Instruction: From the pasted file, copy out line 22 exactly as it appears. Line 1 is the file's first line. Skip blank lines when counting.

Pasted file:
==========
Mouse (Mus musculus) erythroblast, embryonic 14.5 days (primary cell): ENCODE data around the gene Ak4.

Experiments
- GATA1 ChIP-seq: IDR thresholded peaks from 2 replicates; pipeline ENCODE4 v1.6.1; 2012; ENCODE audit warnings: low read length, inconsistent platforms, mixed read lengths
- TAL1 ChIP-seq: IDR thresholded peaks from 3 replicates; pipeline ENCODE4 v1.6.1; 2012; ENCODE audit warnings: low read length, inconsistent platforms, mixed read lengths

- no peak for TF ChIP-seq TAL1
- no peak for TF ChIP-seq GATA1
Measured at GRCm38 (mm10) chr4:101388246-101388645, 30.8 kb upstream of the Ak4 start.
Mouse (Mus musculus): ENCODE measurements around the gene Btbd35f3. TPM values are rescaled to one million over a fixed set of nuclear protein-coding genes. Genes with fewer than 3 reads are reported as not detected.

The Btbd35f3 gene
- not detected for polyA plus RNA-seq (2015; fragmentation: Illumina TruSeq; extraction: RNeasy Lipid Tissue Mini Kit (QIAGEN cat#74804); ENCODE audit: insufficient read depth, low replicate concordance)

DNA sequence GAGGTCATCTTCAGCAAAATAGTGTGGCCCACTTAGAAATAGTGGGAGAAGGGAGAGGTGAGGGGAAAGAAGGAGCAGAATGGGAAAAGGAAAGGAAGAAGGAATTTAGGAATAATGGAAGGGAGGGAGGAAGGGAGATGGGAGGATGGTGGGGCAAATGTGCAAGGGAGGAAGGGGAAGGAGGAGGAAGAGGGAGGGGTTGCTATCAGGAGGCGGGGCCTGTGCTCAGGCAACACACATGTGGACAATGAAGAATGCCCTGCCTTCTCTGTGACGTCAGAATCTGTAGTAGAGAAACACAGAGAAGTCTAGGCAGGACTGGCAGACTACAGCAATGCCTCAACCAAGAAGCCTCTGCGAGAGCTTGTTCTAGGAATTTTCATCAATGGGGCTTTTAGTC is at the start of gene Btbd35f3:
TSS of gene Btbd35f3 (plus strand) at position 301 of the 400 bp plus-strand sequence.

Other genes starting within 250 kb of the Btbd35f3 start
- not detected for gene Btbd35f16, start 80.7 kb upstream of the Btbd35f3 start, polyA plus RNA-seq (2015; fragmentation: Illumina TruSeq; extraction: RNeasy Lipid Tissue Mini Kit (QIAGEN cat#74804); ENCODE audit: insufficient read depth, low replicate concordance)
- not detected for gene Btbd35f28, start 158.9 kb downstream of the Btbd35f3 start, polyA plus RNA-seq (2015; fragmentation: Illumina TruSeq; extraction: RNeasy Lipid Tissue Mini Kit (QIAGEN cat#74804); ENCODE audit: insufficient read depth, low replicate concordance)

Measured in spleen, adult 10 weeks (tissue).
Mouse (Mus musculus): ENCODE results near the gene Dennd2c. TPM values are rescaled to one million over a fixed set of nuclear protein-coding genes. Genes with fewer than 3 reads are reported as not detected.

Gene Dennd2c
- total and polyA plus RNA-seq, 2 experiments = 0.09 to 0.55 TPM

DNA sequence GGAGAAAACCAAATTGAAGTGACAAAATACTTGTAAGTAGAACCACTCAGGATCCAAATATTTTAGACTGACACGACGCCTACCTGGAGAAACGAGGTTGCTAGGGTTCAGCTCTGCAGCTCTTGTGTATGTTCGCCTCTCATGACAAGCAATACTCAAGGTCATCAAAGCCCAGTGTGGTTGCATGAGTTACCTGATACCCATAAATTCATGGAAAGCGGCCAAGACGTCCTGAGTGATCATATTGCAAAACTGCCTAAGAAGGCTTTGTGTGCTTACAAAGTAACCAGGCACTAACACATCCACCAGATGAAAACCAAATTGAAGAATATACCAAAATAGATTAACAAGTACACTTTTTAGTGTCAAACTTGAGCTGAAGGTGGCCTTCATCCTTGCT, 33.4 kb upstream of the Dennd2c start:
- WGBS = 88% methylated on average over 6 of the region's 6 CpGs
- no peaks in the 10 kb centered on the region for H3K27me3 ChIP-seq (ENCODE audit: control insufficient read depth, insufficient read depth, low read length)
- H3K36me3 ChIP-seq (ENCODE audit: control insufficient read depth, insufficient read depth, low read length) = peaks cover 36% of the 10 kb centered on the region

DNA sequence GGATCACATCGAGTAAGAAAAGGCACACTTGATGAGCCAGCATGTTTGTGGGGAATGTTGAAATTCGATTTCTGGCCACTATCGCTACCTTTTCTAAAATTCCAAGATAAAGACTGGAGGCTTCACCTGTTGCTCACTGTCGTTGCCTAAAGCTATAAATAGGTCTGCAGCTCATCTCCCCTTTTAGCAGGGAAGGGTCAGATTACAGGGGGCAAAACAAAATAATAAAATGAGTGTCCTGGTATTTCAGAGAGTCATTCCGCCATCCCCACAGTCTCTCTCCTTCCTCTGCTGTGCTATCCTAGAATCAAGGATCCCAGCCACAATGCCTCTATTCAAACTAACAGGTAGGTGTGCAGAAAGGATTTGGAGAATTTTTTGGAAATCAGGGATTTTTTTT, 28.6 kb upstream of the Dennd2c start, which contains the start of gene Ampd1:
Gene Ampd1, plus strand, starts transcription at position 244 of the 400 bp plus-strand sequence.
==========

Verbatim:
- no peaks in the 10 kb centered on the region for H3K27me3 ChIP-seq (ENCODE audit: control insufficient read depth, insufficient read depth, low read length)